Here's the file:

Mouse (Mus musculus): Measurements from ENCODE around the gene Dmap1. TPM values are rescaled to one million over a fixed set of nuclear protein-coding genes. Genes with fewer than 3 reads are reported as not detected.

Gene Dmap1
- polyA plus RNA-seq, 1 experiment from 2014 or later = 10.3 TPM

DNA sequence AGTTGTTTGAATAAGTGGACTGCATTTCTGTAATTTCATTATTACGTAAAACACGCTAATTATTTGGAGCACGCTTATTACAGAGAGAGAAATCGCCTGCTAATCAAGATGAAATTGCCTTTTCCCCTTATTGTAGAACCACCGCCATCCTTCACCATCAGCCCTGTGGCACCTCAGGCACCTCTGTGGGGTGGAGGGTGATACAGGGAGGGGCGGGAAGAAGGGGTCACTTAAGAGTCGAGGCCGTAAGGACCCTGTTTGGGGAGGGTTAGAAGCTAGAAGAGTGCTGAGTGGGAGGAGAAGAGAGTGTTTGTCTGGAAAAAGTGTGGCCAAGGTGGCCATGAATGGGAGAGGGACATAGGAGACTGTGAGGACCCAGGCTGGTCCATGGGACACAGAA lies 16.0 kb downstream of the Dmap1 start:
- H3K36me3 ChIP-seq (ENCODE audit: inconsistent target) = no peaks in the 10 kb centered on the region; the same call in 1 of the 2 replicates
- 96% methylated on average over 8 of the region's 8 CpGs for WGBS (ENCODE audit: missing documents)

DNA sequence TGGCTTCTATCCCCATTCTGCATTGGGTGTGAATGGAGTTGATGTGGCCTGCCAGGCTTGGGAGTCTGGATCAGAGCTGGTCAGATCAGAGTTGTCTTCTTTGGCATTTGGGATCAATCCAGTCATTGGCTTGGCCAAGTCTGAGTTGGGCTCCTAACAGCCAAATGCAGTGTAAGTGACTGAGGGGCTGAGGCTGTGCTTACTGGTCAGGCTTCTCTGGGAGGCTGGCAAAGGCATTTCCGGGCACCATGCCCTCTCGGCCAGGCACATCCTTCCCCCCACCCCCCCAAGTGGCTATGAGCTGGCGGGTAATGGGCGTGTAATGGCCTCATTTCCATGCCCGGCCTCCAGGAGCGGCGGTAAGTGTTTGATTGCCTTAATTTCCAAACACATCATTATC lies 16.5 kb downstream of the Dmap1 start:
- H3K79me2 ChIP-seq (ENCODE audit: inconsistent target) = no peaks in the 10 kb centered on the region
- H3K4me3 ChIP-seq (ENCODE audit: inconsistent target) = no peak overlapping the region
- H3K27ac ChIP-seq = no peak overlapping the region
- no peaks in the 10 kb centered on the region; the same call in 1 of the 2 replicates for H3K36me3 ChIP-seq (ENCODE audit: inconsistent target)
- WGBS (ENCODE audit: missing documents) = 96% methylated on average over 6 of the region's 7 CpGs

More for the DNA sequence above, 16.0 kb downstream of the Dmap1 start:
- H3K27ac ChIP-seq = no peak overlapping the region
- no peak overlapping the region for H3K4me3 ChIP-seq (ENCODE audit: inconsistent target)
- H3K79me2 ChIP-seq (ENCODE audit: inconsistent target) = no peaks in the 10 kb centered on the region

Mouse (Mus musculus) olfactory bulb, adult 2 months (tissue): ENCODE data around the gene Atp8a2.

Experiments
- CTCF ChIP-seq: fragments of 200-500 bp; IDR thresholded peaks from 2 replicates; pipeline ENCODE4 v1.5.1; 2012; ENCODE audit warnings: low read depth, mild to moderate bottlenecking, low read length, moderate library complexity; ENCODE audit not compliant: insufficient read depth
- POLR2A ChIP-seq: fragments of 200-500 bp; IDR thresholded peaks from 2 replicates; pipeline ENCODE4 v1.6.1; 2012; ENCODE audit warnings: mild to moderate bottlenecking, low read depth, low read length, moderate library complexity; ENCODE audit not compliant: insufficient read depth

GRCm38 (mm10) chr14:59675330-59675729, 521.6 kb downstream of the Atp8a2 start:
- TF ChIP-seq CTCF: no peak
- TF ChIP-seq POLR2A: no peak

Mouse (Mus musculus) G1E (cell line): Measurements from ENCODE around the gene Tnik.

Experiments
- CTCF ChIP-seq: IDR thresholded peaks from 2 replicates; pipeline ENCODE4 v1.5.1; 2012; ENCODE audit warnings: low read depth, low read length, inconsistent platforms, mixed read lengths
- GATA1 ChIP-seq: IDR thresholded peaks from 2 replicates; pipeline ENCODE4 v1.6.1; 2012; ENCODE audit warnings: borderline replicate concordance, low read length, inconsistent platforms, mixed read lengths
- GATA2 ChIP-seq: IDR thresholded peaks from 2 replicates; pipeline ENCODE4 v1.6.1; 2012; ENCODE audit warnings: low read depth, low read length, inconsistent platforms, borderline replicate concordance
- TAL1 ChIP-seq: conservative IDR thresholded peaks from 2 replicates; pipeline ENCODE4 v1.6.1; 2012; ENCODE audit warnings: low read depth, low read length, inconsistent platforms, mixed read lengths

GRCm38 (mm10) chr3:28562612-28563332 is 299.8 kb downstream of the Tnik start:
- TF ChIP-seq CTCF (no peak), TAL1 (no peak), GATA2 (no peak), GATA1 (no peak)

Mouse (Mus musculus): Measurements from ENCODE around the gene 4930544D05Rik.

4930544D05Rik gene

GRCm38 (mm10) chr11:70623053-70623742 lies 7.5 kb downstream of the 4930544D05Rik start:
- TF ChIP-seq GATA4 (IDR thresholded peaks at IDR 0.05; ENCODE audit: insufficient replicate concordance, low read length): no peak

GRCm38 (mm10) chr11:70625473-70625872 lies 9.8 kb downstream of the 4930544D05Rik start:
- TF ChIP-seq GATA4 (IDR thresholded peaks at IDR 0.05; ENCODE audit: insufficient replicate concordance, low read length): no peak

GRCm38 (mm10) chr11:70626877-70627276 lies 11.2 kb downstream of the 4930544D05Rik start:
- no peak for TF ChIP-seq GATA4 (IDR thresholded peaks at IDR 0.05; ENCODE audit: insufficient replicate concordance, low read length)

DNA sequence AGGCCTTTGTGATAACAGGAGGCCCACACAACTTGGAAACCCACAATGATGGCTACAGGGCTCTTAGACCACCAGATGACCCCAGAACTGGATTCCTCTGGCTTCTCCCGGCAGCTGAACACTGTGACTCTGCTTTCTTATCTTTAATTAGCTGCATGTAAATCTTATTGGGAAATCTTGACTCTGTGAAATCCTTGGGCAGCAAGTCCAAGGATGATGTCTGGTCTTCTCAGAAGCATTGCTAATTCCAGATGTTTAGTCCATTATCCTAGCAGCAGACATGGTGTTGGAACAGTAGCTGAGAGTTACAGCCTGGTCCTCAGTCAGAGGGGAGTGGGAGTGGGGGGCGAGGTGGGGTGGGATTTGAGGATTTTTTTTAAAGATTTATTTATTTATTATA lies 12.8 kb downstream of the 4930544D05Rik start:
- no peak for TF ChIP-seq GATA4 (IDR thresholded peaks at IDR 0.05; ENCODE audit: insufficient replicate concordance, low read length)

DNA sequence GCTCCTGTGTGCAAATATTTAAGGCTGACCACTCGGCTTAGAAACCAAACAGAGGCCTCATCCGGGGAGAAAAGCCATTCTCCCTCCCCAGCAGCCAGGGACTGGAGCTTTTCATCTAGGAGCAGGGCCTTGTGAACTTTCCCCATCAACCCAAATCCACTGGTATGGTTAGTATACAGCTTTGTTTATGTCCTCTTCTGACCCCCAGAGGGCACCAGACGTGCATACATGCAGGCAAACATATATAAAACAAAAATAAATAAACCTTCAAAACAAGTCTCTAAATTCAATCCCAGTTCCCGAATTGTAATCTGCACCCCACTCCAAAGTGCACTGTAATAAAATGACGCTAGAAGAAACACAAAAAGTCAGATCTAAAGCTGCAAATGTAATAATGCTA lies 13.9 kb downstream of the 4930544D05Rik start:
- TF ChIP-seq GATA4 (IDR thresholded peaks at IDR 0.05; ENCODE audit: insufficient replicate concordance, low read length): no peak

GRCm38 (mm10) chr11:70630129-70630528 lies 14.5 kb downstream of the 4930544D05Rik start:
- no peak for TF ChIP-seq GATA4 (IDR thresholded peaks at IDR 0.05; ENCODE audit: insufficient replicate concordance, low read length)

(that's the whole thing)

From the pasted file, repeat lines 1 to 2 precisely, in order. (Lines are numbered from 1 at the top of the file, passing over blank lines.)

Mouse (Mus musculus): Measurements from ENCODE around the gene Dmap1. TPM values are rescaled to one million over a fixed set of nuclear protein-coding genes. Genes with fewer than 3 reads are reported as not detected.

Gene Dmap1